80,000 people are living with AIDS in Masaka, Uganda and 123,696 children have been orphaned
Masaka is located in southern Uganda, roughly 137km southwest of the capital Kampala. Masaka Town is the regional capital of for the over 23 sub-counties of Masaka District. There are over 767,759 people living within the district. Being the regional hub, Masaka Town is a commercial centre with banks, a post office, electricity (inconsistently), running piped water, and telecommunication services. (I heard that there were internet cafes, which do exist…but now I realize that there is no internet network to use…awesome…skyppers put your computers away.)
(photo taken by http://www.traveluganda.co.ug)
The region was the worst hit area in the whole of Uganda by the HIV/AIDS epidemic. For a long time it was the area with the highest percentage of infected people in Uganda. In addition to district of Masaka suffered more than any other during the 1979 Civil War to remove Idi Amin from presidency of Uganda, and again in 1985 to remove President Milton Obote.
The people of Masaka are of the Baganda ethnic group who speak the Luganda language. I have found the people to be incredibly gracious, demure, polite, and gentle. I feel incredibly safe in the Masaka region and the locals take great pleasure in listening to me attempt to communicate in Luganda.
Economic Activites: The major economic activity in Masaka District is agriculture with food crops(bananas, pineapples, and tomatoes), cash crops (coffee and cotton), cattle,Ranching, and fishing on Lake Victoria. The staple food is millet and Matooke. Industries in the include; coffee processing, soft drinks factories, metal works, and cotton ginning. After speaking with my host brother, Nelson, I learned that much of the economic activity in this region has been hard hit since Museveni came into office. Apparently, much of the staff in his party come from the Kable/Mbara region, which is located just southwest of Masaka. They have put much effort into building the economic stability of that region and have boosted their agricultural sales tremendously. It has gone so far that they re-routed the highway to go around Masaka, instead of through it as it used to. This way, to or from Kampala, Mbara & Kable are the first major towns that you pass through to stop and purchase goods.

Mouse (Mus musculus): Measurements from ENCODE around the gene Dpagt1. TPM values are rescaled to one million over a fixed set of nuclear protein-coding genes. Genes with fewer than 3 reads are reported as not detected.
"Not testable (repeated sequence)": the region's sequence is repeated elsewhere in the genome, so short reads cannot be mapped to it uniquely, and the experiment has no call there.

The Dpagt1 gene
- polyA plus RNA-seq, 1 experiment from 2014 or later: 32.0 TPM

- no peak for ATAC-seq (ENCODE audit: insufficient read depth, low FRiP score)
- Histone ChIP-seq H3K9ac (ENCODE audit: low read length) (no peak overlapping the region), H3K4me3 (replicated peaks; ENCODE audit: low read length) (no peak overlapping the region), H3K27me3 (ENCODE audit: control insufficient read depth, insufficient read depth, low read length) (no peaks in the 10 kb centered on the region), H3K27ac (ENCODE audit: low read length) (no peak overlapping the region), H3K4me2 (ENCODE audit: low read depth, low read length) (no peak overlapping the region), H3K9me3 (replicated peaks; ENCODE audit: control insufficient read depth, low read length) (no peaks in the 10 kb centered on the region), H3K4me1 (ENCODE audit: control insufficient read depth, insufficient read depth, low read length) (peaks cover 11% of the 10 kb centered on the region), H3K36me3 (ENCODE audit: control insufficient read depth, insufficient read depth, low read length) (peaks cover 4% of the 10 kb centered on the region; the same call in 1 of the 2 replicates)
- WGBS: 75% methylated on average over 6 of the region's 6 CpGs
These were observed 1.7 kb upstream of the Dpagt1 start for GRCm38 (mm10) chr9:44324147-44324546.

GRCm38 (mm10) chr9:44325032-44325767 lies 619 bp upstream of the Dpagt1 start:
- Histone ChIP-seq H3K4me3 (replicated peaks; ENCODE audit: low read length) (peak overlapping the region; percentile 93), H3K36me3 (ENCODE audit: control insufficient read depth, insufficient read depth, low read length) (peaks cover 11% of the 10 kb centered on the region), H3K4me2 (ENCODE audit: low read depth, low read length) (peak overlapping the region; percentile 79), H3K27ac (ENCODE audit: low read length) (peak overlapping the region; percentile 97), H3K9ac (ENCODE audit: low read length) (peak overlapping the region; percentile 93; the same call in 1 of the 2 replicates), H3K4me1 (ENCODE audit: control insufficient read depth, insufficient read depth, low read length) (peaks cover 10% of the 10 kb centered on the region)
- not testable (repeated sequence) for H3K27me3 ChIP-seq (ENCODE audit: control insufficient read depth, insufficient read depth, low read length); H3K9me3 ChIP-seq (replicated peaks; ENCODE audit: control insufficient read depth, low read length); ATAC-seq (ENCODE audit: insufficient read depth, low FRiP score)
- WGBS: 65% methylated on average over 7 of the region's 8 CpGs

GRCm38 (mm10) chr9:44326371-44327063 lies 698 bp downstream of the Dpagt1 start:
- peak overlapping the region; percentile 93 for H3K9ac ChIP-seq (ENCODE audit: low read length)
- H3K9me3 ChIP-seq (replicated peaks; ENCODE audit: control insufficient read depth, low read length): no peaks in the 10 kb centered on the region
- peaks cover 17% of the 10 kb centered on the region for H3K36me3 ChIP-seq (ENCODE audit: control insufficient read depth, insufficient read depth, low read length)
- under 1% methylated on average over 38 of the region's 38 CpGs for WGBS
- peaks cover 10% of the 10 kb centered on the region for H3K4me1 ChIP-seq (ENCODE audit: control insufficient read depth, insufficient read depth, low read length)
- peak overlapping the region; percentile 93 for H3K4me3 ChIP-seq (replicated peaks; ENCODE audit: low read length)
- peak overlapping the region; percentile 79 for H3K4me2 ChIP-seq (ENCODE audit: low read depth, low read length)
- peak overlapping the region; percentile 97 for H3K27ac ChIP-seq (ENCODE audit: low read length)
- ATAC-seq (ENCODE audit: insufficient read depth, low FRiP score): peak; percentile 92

Health: Masaka district was one of the first districts in Uganda to be hit by the AIDS plague and as a result many NGOs, both local and international, gathered at the area since the late 1980’s. The first HIV/AIDS cases identified in Uganda was in the Raakai district, the southern bordering district to Masaka.
Weather: Uganda has two rainy seasons- April-June and October-December and two dry seasons. The temperature during the wet seasons in Uganda is generally warm during the day and cool at night. Rains will come every couple of days and will last anywhere from 1-5 hours. It gets quite cool at night during rainy season.
Dry seasons are named accordingly as they are dry with rain not being seen for months. The weather is generally much hotter than during the wet season and it is quite dry and dusty. The dust fills the air and will turn you orange.
Typical Food: Main staples in Uganda are rice, matooke(mashed banana), sweet potatoes, irish potatoes, cassava, ground nuts, fish, and maize. The Ugandan diet is not very healthy, even though it is based on fresh local produce. Most foods are heavily soaked in oil and are high in carbs. Most lunch and dinner meals consist of one or more foods and one or more sauces. Sauces include peanut sauce, beans, or occasionally meat or fish in stock.
Fresh fruits and veggies, such as pineapple, mango, papaya, bananas, passion fruit, jackfruit (which, if you have never seen one, are like fuzzy watermelons that hang in giant trees), tomatoes, beans, carrots, cabbage, etc. are readily available. Most people drink water. All of this information is true, however, I am yet to find a traditional restaurant or home-cooked meal that incorporates the tremendous amount of produce that is available. This is obviously limited to each person’s financial situation, but it is mind blowing how little vegetables can be found in the food you actually eat.
(information on this page provided by Foundation for Sustainable Development, Wikipedia, and US Department of States websites. Photo of market provided by flickr- http://www.flickr.com/photos/jojobear99/)